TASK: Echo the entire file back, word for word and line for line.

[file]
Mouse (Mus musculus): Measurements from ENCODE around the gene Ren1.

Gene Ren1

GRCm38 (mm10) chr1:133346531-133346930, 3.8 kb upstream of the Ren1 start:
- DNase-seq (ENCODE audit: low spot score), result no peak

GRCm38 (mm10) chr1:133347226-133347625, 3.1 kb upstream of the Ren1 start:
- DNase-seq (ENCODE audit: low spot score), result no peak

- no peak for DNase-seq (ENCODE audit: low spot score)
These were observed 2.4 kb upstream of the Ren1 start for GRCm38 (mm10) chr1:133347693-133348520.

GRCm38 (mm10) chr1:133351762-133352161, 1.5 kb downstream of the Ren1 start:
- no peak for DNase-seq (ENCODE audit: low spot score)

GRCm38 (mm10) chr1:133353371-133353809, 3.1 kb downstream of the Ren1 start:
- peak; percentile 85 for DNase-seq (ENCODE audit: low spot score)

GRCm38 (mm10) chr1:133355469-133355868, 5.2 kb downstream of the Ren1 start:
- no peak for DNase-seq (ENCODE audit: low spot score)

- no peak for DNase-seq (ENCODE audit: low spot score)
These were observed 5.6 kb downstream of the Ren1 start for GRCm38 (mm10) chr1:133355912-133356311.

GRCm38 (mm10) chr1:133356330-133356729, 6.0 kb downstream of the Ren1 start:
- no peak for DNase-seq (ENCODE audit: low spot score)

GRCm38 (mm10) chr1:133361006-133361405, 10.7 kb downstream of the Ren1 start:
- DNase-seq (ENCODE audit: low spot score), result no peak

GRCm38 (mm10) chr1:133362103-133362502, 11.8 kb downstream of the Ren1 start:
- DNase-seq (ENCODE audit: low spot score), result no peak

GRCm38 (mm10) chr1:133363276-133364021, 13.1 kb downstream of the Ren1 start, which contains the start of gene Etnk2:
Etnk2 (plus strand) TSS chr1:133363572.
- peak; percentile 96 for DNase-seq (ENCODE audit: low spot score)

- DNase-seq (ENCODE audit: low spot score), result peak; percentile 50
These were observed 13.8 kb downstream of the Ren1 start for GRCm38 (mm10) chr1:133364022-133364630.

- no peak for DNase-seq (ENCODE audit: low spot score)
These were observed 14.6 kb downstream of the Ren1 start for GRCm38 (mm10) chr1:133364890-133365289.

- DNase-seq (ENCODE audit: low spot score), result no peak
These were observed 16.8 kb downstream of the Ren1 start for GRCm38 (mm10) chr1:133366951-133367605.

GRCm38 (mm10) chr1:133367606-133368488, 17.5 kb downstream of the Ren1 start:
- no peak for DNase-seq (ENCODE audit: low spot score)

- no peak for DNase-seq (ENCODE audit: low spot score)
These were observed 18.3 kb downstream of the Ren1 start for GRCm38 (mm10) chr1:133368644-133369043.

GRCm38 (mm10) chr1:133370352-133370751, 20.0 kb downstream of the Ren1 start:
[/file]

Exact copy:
Mouse (Mus musculus): Measurements from ENCODE around the gene Ren1.

Gene Ren1

GRCm38 (mm10) chr1:133346531-133346930, 3.8 kb upstream of the Ren1 start:
- DNase-seq (ENCODE audit: low spot score), result no peak

GRCm38 (mm10) chr1:133347226-133347625, 3.1 kb upstream of the Ren1 start:
- DNase-seq (ENCODE audit: low spot score), result no peak

- no peak for DNase-seq (ENCODE audit: low spot score)
These were observed 2.4 kb upstream of the Ren1 start for GRCm38 (mm10) chr1:133347693-133348520.

GRCm38 (mm10) chr1:133351762-133352161, 1.5 kb downstream of the Ren1 start:
- no peak for DNase-seq (ENCODE audit: low spot score)

GRCm38 (mm10) chr1:133353371-133353809, 3.1 kb downstream of the Ren1 start:
- peak; percentile 85 for DNase-seq (ENCODE audit: low spot score)

GRCm38 (mm10) chr1:133355469-133355868, 5.2 kb downstream of the Ren1 start:
- no peak for DNase-seq (ENCODE audit: low spot score)

- no peak for DNase-seq (ENCODE audit: low spot score)
These were observed 5.6 kb downstream of the Ren1 start for GRCm38 (mm10) chr1:133355912-133356311.

GRCm38 (mm10) chr1:133356330-133356729, 6.0 kb downstream of the Ren1 start:
- no peak for DNase-seq (ENCODE audit: low spot score)

GRCm38 (mm10) chr1:133361006-133361405, 10.7 kb downstream of the Ren1 start:
- DNase-seq (ENCODE audit: low spot score), result no peak

GRCm38 (mm10) chr1:133362103-133362502, 11.8 kb downstream of the Ren1 start:
- DNase-seq (ENCODE audit: low spot score), result no peak

GRCm38 (mm10) chr1:133363276-133364021, 13.1 kb downstream of the Ren1 start, which contains the start of gene Etnk2:
Etnk2 (plus strand) TSS chr1:133363572.
- peak; percentile 96 for DNase-seq (ENCODE audit: low spot score)

- DNase-seq (ENCODE audit: low spot score), result peak; percentile 50
These were observed 13.8 kb downstream of the Ren1 start for GRCm38 (mm10) chr1:133364022-133364630.

- no peak for DNase-seq (ENCODE audit: low spot score)
These were observed 14.6 kb downstream of the Ren1 start for GRCm38 (mm10) chr1:133364890-133365289.

- DNase-seq (ENCODE audit: low spot score), result no peak
These were observed 16.8 kb downstream of the Ren1 start for GRCm38 (mm10) chr1:133366951-133367605.

GRCm38 (mm10) chr1:133367606-133368488, 17.5 kb downstream of the Ren1 start:
- no peak for DNase-seq (ENCODE audit: low spot score)

- no peak for DNase-seq (ENCODE audit: low spot score)
These were observed 18.3 kb downstream of the Ren1 start for GRCm38 (mm10) chr1:133368644-133369043.

GRCm38 (mm10) chr1:133370352-133370751, 20.0 kb downstream of the Ren1 start: